It is often believed that the jiyala today, as a unique breed of supporter, is becoming extinct. And the reason for this assumption is mainly to do with the PPP’s dramatic loss of support in the Punjab. However, only recently, Benazir’s son, Bilawal Bhutto, was able to attract impressive crowds in Punjab during the party’s ‘Awami March’ against the PTI government.
It was in the Punjab that the idea of the jiyala first emerged. Ironically though, there is no mention of the term jiyala during the first PPP regime (1971-77) headed by Z.A. Bhutto. Yet, the breed of PPP supporters who would go on to be known as jiyalas were first identified in a 1975 issue of the Urdu daily Musawat. The newspaper reported that a particular kind of PPP supporters (in Punjab) had begun to be addressed as “dam-a-dam.”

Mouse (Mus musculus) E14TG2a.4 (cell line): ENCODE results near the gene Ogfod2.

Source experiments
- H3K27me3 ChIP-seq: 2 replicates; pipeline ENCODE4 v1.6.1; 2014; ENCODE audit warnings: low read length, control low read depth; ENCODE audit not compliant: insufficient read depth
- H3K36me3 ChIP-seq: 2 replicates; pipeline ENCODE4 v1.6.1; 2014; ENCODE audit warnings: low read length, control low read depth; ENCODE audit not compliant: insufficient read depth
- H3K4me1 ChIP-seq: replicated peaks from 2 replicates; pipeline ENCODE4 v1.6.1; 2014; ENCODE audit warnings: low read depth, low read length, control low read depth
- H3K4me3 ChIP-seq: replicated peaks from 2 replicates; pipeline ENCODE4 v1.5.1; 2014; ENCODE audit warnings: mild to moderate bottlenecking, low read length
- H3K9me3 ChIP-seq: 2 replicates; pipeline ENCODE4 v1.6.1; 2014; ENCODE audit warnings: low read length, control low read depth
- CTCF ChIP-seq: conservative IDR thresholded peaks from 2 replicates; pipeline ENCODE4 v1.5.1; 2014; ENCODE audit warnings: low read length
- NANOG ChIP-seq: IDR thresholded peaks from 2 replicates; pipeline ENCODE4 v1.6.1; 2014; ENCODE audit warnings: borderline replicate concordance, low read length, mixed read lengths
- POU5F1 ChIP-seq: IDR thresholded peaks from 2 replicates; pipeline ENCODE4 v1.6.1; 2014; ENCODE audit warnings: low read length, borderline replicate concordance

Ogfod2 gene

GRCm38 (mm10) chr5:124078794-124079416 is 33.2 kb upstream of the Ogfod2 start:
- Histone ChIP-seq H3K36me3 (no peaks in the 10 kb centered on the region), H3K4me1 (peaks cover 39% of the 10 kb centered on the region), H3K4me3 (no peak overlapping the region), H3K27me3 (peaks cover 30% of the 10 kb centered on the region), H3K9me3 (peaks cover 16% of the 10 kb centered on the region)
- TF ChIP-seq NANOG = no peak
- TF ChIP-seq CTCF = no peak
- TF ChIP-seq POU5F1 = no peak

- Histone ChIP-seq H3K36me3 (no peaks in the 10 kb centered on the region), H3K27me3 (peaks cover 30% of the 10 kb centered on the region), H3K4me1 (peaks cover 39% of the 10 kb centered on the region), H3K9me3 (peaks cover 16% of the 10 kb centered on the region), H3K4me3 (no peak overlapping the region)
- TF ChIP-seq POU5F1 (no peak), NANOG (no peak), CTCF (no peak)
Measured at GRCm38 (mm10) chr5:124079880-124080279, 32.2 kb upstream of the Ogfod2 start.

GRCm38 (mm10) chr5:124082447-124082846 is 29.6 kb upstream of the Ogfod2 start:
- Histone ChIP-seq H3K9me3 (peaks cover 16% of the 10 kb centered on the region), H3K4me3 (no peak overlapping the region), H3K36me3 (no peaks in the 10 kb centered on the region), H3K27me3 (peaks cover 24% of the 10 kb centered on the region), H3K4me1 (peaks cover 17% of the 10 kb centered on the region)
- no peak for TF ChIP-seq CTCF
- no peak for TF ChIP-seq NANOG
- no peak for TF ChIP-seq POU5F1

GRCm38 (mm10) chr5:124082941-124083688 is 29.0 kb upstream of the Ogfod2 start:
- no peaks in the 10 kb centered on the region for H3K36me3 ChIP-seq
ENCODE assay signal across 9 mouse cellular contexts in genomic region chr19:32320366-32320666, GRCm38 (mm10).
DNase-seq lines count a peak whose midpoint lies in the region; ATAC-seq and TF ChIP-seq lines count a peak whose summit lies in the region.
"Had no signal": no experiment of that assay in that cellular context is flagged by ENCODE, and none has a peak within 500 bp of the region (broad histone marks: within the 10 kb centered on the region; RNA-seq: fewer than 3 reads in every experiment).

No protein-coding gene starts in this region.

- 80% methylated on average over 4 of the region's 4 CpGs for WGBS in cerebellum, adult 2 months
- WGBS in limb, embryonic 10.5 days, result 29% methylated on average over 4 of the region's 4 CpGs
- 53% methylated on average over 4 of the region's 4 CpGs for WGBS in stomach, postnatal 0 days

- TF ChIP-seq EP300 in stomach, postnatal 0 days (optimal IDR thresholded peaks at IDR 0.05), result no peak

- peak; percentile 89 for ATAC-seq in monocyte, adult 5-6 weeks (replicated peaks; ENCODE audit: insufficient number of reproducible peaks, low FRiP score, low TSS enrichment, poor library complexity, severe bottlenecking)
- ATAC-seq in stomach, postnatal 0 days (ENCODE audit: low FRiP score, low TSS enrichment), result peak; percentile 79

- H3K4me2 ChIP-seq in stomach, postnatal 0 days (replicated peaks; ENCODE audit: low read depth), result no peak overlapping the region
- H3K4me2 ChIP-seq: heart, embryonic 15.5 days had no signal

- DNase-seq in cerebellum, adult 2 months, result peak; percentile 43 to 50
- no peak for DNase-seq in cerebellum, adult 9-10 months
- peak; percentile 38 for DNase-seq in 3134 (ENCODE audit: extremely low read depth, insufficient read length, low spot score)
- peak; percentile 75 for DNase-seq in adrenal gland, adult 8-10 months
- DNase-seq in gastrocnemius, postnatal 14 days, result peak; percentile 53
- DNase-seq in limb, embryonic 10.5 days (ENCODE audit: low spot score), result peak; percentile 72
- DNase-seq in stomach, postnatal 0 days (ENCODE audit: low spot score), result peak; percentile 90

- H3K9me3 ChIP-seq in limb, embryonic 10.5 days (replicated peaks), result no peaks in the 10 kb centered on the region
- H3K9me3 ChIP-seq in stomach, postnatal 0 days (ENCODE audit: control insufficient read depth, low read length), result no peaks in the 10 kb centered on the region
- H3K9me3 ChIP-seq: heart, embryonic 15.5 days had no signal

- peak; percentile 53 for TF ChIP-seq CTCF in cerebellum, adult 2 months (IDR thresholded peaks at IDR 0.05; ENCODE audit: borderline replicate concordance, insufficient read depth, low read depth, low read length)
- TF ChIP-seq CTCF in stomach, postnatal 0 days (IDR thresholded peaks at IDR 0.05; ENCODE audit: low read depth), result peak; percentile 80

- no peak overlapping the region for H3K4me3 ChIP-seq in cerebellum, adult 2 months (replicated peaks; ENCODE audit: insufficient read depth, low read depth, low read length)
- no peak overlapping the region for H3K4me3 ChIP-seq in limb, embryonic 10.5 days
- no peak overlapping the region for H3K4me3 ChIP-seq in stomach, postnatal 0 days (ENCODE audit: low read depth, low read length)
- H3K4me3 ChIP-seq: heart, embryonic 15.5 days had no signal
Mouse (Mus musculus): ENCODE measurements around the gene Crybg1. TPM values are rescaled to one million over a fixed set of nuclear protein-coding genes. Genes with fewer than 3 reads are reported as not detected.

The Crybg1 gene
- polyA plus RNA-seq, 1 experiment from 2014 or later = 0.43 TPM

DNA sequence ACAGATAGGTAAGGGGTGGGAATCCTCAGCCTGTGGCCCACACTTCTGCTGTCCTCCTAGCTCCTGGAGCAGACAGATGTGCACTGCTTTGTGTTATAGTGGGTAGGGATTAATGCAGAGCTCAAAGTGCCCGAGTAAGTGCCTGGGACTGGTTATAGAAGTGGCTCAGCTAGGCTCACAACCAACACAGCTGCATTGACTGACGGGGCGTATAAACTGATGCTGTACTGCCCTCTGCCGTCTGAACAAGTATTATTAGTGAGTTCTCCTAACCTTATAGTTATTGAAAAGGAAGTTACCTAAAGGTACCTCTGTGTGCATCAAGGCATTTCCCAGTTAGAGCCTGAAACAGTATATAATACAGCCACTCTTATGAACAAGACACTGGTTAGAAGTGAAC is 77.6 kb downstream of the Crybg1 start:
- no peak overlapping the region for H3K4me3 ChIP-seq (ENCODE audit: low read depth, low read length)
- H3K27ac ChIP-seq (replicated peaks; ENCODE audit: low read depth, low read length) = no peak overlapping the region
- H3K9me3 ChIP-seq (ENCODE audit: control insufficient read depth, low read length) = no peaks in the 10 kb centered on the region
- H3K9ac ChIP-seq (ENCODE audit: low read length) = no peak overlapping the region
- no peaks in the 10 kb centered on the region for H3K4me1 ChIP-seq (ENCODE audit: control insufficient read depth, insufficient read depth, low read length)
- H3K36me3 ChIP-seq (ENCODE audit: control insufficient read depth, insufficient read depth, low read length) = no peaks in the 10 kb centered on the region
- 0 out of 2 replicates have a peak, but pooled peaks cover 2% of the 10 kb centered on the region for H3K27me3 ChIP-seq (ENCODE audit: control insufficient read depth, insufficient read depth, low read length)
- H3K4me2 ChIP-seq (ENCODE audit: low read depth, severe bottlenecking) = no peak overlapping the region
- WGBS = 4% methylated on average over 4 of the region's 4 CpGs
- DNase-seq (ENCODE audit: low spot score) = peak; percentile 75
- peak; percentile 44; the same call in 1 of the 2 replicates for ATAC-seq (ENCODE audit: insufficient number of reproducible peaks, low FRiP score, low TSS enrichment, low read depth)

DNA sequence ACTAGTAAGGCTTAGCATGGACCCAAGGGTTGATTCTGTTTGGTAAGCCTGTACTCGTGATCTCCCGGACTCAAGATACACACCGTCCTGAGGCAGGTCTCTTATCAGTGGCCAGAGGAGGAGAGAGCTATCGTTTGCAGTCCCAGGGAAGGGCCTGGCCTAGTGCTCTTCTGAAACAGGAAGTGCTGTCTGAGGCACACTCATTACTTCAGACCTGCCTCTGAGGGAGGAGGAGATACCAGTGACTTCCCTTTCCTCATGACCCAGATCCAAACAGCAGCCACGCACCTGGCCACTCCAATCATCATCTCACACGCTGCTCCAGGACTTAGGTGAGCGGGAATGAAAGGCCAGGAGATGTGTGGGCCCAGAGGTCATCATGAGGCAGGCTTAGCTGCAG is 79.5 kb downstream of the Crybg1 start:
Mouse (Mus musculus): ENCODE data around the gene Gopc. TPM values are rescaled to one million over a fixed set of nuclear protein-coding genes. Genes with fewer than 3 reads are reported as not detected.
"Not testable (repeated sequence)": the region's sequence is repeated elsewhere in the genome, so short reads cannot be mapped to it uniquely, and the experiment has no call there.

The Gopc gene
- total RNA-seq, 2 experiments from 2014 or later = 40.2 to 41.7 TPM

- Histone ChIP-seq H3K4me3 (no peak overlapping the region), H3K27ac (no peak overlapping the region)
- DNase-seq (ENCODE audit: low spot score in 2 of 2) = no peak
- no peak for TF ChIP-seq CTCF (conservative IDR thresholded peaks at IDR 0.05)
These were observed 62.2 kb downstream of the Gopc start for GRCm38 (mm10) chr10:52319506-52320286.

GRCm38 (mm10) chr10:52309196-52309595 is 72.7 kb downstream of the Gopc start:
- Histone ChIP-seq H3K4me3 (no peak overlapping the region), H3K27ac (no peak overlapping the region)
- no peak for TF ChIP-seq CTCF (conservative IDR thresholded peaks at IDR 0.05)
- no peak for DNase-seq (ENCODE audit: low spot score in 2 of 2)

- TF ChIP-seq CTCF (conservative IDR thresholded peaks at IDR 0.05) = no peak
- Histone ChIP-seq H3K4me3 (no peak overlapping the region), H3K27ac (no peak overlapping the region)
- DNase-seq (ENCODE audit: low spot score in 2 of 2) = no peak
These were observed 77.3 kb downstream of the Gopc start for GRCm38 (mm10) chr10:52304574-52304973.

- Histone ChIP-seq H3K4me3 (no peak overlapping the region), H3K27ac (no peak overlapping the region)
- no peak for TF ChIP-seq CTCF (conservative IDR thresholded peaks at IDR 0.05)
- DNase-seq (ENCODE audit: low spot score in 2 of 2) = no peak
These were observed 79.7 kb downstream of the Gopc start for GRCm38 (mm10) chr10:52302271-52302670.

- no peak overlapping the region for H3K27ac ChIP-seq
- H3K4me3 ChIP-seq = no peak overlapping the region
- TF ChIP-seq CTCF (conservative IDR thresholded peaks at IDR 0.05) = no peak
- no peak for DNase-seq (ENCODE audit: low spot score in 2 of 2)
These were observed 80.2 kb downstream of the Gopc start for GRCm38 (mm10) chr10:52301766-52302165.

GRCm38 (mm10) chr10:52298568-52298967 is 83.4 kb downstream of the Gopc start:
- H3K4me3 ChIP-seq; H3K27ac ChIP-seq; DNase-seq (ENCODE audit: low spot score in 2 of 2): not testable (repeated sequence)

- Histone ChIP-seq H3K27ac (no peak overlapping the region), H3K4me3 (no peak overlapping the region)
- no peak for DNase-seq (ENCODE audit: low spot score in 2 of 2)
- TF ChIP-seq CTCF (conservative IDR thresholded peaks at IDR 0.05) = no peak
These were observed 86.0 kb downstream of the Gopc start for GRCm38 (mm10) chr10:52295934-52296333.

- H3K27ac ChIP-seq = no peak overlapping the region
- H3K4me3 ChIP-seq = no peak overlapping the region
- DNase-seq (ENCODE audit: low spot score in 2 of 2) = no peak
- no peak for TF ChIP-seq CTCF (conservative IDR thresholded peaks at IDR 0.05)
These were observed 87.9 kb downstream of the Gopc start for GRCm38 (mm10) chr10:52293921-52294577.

According to the political economist Haris Gazdar, PPP’s traditional voters remain passive and almost impersonal to the fate of the party when it is in power, but become highly active when it is in the opposition or facing a challenge from the establishment or the opposition
The dam-a-dam were perceived as passionate devotees of the PPP and of Z.A. Bhutto. They were compared to the devotional vagabonds who dance at the beat of the dhol outside the shrines of Sufi saints. Bhutto often alluded that he was a 20th-century embodiment of the 13th century Sufi saint Lal Shahbaz Qalandar. Lal’s shrine stands in the town of Sehwan in Sindh, but a majority of the saint’s devotees are Punjabi. A song praising the free-spirited nature of the saint had become hugely popular in 1969.
It was written by Amir Khusrau (d. 1325) and then reworked as a more upbeat poem by the Sufi saint Bulleh Shah (d.1757) whose shrine is in Punjab. Shah’s version became popular among the devotees of Lal Shahbaz until it was again re-worked as a song (sung by Madam Noor Jahan) for the 1969 Punjabi film Dillan De Sode. The song, composed by Nazir Ali, was titled “Dam-a-Dam Mast Qalandar.” It was structured to induce a trance-like feeling in the listener so he/she could dance to the beat of the dhol, often with reckless abandon.